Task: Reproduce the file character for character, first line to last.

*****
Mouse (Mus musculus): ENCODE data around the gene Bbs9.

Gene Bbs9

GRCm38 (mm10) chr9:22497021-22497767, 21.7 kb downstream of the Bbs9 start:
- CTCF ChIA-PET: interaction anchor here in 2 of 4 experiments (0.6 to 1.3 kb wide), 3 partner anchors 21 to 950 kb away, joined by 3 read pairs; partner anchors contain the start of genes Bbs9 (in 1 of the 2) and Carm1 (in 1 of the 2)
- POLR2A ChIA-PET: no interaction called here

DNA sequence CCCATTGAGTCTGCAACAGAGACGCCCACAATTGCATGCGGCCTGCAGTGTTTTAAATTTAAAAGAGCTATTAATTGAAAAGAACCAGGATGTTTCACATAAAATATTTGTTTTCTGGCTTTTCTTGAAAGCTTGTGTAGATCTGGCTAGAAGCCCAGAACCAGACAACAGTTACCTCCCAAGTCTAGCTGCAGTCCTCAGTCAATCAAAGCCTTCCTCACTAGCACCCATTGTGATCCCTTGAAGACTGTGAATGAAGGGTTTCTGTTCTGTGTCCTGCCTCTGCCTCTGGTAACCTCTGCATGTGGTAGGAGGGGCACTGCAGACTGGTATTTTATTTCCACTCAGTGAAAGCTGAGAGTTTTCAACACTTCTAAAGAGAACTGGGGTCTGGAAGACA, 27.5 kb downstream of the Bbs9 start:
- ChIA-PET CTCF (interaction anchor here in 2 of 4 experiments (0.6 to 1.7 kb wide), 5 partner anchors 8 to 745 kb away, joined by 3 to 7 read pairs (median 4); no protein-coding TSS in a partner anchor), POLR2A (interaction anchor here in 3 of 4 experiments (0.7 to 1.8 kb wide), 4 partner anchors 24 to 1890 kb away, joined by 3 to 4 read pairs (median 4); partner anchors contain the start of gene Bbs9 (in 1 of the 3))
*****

Mouse (Mus musculus): ENCODE data around the gene Bbs9.

Gene Bbs9

GRCm38 (mm10) chr9:22497021-22497767, 21.7 kb downstream of the Bbs9 start:
- CTCF ChIA-PET: interaction anchor here in 2 of 4 experiments (0.6 to 1.3 kb wide), 3 partner anchors 21 to 950 kb away, joined by 3 read pairs; partner anchors contain the start of genes Bbs9 (in 1 of the 2) and Carm1 (in 1 of the 2)
- POLR2A ChIA-PET: no interaction called here

DNA sequence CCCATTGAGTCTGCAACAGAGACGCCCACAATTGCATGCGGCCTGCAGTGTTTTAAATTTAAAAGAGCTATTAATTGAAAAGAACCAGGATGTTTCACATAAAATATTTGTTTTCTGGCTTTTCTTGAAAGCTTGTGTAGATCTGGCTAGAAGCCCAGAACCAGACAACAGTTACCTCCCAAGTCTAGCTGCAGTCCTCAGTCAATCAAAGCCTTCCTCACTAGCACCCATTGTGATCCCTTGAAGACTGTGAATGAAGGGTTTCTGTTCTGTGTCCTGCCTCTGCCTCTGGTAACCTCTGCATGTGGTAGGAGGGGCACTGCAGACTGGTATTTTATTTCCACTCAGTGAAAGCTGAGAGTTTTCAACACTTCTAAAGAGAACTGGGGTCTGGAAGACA, 27.5 kb downstream of the Bbs9 start:
- ChIA-PET CTCF (interaction anchor here in 2 of 4 experiments (0.6 to 1.7 kb wide), 5 partner anchors 8 to 745 kb away, joined by 3 to 7 read pairs (median 4); no protein-coding TSS in a partner anchor), POLR2A (interaction anchor here in 3 of 4 experiments (0.7 to 1.8 kb wide), 4 partner anchors 24 to 1890 kb away, joined by 3 to 4 read pairs (median 4); partner anchors contain the start of gene Bbs9 (in 1 of the 3))